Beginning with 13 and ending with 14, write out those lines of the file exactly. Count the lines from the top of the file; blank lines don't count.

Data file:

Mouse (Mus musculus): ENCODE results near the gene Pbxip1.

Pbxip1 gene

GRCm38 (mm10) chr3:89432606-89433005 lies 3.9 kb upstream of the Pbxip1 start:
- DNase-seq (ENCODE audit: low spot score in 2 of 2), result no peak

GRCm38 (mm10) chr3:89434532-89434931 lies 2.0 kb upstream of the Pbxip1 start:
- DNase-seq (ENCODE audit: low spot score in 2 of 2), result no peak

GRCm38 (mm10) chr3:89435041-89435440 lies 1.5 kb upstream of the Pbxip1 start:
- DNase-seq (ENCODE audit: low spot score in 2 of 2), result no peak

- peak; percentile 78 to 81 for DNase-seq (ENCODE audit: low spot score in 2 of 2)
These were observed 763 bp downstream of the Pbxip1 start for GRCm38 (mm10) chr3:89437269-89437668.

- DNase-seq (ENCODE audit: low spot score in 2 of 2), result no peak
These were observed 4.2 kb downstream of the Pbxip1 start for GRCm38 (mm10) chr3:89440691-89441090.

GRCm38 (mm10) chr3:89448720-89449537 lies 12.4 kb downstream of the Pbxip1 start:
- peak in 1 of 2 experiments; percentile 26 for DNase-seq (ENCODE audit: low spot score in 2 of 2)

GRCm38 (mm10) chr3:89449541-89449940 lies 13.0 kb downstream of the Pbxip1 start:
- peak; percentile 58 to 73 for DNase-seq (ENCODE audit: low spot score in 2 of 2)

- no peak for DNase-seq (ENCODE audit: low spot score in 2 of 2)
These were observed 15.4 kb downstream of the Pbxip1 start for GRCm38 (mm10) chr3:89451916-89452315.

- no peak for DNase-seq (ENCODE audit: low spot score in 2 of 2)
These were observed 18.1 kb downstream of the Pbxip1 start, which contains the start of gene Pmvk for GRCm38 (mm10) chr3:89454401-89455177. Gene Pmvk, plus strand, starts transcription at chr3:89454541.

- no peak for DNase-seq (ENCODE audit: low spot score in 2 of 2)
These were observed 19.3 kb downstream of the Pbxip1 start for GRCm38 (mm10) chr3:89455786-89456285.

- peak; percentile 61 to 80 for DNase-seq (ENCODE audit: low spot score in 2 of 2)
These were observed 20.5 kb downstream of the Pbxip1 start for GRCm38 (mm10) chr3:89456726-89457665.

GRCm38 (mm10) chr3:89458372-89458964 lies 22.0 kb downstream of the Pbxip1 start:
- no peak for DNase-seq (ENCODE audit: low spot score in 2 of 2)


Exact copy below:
GRCm38 (mm10) chr3:89448720-89449537 lies 12.4 kb downstream of the Pbxip1 start:
- peak in 1 of 2 experiments; percentile 26 for DNase-seq (ENCODE audit: low spot score in 2 of 2)